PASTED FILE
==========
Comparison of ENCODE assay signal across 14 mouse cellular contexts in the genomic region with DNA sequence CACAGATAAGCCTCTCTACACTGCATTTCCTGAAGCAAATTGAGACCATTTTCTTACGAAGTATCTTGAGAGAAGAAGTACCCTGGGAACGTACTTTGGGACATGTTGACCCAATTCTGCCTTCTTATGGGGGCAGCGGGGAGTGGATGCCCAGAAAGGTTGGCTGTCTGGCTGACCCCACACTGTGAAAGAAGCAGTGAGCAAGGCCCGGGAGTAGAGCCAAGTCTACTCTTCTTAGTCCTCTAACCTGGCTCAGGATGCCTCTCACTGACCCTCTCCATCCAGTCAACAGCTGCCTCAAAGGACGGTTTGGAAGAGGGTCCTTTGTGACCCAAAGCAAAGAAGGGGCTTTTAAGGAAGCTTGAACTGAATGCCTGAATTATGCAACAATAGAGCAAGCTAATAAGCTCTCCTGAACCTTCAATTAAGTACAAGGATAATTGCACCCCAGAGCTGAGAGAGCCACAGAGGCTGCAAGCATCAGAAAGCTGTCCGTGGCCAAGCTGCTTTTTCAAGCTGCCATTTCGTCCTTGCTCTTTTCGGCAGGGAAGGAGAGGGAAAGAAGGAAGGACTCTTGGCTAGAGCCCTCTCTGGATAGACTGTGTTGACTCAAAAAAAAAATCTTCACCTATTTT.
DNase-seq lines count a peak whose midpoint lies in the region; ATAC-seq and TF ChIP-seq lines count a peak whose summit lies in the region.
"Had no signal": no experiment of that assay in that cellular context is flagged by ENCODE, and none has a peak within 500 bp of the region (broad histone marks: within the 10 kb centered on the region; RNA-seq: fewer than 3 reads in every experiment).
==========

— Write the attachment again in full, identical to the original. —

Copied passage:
Comparison of ENCODE assay signal across 14 mouse cellular contexts in the genomic region with DNA sequence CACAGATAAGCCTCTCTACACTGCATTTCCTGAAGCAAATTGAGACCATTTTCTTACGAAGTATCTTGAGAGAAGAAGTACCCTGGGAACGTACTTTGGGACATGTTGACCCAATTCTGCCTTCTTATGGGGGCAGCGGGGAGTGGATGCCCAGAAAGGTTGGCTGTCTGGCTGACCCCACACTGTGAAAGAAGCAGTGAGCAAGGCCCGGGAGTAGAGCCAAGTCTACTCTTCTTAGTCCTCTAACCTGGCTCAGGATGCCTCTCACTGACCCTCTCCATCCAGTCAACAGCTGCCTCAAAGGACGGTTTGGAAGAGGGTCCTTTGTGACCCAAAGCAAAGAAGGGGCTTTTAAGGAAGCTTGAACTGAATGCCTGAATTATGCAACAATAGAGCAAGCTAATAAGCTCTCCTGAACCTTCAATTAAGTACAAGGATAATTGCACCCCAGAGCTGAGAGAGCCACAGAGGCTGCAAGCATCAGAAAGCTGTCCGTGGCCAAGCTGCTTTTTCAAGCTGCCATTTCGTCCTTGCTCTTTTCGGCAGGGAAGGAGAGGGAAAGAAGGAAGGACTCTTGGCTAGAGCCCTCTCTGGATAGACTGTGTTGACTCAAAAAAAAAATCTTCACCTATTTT.
DNase-seq lines count a peak whose midpoint lies in the region; ATAC-seq and TF ChIP-seq lines count a peak whose summit lies in the region.
"Had no signal": no experiment of that assay in that cellular context is flagged by ENCODE, and none has a peak within 500 bp of the region (broad histone marks: within the 10 kb centered on the region; RNA-seq: fewer than 3 reads in every experiment).